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Tuesday, March 6, 2012

The Birthday Cake Police

If you are a rock want to be on the cover of Rolling Stone.

If you want to be President.......Newsweek.

If you are a Baker.......Modern Baking is the top Baking magazine.

Recently I read an article in "Modern B" that discouraged bakeries from creating birthday cakes that had famous cartoon characters. They said that these trademarked (or copyrighted) images could take a bakery down.

I've heard about major corporations busting it to the little guy, but that's mostly urban legend...right?

So Klecko's insomnia kicks in, he's up at 3:30 in the morning and has nothing better to do than search the world wide web. What you are about to read is a blog that I stumbled into.....

Blog starting in 3-2-1

"Copyright cops crack down on cooks over cakes

By Xeni Jardin at 10:17 am Thursday, Jun 16

Clay Shirky says:

Here's the sign I saw yesterday morning when getting the daily bread at College Bakery, our beloved local purveyor of pre-Atkins goodies.

Now the decor and ambiance of College Bakery are echt Old Brooklyn, so it's an unlikely front in the copyfight, but the staff said they had to bust out the magic markers because they'd been roped in as the front line of defense against non-licit images of Dora the Explorer® and Thomas the Tank Engine®. I was struck enough by the sign to Flickr it immediately, and it's stuck with me since then, for several reasons.

First of all, disappointing children is a lousy tactic for a media company. If a child loves Nemo so much she wants a clownfish birthday cake, it's hard to see the upside in preventing her from advertising that affection to her friends. Second, and more worryingly, this is the very sort of chilling effect that has always been recognized as a significant risk in First Amendment protections. How cool would it be to do a drawing with your kid and have it show up as a cake the next day? Well forget it.

What College Bakery is saying with that sign is "The risk of being sued is so high that we'll give up on helping paying customers create their own cakes." This is Trusted Computing for frosting.

Creativity, in this world, is for Trained Professionals, whose work is owned by BigCos. Loss of amateur creativity is a small price to pay for protecting commercial IP holders. Finally, and perhaps most revealingly, the industries fighting for encumbrance of digital IP have often raised the 'restoring analog balance' argument, which is, roughly: "The natural difficulty and generational loss in analog copying made cassette tapes and VCRs bearable. We just want to bring those checks to digital copying." And yet this case -- printing a digital image on a cake -- has exactly those checks, since the image is designed to be eaten by children within hours of its creation. No risk of unlimited copies. No longevity issues. No easy transition to other media. And what happens? The same grab for total control, and the same weak regard for side-effects on non-commercial creativity. The 'analog balance' argument is, of course, a lie. Those industries have fought for total control wherever they have been able to, questioning the very existence of core public rights such as fair use or limited copyright terms, and the magic-markered sign at College Bakery is yet another example.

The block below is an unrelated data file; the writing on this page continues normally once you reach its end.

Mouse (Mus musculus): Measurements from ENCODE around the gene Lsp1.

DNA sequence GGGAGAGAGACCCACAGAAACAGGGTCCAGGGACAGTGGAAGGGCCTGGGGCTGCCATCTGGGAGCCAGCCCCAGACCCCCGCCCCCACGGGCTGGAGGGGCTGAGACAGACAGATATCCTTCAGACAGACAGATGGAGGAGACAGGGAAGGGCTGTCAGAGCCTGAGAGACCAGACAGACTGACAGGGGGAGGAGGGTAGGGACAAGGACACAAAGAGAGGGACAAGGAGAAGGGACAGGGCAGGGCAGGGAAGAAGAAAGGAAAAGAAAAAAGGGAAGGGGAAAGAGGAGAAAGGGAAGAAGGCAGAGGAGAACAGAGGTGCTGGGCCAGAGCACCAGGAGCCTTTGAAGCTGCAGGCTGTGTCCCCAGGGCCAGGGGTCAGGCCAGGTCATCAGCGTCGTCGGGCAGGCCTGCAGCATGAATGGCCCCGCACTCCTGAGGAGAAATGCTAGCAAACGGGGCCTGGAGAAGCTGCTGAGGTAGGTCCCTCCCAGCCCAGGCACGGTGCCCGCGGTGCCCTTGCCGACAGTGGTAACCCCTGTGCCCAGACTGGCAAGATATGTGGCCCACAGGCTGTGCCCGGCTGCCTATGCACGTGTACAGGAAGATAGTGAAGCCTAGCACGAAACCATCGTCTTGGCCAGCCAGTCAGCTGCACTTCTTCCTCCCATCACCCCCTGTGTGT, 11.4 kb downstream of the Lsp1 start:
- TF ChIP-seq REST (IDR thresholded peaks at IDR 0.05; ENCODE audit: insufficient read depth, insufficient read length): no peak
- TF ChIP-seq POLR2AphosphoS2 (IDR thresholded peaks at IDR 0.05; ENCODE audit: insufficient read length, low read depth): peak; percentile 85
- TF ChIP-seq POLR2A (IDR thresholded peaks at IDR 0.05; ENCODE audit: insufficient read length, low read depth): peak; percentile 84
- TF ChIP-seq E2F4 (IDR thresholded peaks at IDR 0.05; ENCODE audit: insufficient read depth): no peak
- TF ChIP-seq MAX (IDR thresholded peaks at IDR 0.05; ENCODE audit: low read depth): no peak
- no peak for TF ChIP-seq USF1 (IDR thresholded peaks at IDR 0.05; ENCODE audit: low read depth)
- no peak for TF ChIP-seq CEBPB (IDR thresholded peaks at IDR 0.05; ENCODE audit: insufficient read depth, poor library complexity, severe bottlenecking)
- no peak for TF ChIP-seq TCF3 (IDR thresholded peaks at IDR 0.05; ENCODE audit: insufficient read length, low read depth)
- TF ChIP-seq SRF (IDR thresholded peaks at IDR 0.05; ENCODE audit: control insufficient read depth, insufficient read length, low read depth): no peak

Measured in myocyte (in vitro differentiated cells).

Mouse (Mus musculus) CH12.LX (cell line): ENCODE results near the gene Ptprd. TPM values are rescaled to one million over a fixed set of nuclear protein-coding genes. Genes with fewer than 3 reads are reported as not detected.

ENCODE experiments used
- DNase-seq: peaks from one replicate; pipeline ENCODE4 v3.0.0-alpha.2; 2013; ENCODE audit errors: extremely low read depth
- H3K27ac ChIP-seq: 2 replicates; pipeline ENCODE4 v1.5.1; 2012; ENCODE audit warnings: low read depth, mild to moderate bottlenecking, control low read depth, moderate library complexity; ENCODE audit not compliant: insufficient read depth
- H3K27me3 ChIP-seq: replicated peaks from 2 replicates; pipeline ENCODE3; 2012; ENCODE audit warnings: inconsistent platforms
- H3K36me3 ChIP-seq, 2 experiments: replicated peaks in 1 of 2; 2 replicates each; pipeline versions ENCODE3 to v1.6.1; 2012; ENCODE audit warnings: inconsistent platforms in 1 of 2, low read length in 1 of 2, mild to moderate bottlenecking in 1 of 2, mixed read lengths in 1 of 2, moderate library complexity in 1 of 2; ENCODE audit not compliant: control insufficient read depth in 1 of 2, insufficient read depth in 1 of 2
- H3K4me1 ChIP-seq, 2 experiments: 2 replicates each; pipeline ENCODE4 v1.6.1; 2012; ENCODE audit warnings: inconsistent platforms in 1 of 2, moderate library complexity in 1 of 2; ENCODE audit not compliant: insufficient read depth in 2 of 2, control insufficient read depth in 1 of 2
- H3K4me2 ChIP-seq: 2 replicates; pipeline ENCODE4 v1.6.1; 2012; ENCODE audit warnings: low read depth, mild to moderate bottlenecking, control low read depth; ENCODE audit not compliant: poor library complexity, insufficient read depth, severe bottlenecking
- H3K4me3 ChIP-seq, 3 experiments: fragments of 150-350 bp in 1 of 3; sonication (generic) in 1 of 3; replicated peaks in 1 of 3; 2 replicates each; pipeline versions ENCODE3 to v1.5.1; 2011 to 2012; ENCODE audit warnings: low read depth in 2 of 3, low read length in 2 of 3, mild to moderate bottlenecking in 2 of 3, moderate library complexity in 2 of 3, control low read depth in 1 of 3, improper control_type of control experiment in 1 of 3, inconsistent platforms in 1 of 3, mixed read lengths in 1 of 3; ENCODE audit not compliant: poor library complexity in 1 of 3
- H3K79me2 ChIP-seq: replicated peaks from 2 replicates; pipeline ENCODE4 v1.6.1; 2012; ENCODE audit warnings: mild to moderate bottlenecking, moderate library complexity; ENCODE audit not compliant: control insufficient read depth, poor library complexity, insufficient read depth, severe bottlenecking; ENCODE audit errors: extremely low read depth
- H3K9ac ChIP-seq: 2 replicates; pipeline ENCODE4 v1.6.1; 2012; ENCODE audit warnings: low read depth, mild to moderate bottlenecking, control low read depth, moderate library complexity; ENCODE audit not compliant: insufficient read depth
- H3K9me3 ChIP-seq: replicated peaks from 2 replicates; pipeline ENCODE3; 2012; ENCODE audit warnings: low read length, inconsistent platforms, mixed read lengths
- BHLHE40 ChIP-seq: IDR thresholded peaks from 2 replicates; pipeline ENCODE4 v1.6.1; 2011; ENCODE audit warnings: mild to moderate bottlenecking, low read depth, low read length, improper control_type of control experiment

As Cory said "There are days when the gormlessness of the other side of the copyfight generates a great deal of unintentional hilarity." Now this is more sad than hilarious, but when the control grab extends to the enlisting of neighborhood bakeries in disappointing children for the making of one-off and short-lived copies, the gormlessness quotient is running high."

Blog post ends...............................

I totally get what Xeni Jardin is throwing out there. I really enjoyed this point of view, but then I started to think about how different the world works these days.

If Klecko sells a Scooby Doo cake, and the family who purchased it is pleased with this purchase, you know there is a strong likelihood that they are going to snap a couple of photogs....and before you know....those pictures will be blasted out on Facebook and Twitter.

In addition to the 17 obligatory "Likes" that will be pressed, I can almost guarantee that some woman named Wendy Lynn from Charlotte North Carlina will ask the incriminating question.....

" that cake, where did you buy it?"

And w/o thinking of the consequence to the baker....the purchaser of this said cake will want to pay homage to their neighborhood bakery, and will end up telling Wendy Lynn the name - address and phone number of your plain sight for the whole world to see. For some 8 dollar an hour intern at Disney to see.

So when people say that this image is edible, and therefore short lived, I get their point, but through today's social media....those images will live off in infamy.

I'm guessing that might chap Hanna Barbera's a**, just a bit.

I won't bore you kids with whose side I'm on, but all I'm's just one more plight that the today's commercial bakers have to consider.....

That's all I got for now, I'm off to take the bread truck in for bodywork.....I'll catch ya soon.


  1. This is an issue dear to my heart. Disney became infamous 25 years ago when it began policing its trademarks, sending scary letters and occasional lawsuits to people. I think of all the popsicle vendors in Mexico getting scary letters from Dewey Cheatham & Howe. Yes, it is lawyer (not $8 per hour intern) driven. But the sad truth is that the law as it stands (written by guess whos) says that trademarks that are not protected vigilantly cease to have effect. In other words, enforce them or lose them. It's very sad, and Big Brothery, and a good reminder that people do not matter.

    1. Well Said.... (I Love the term Big Brothery)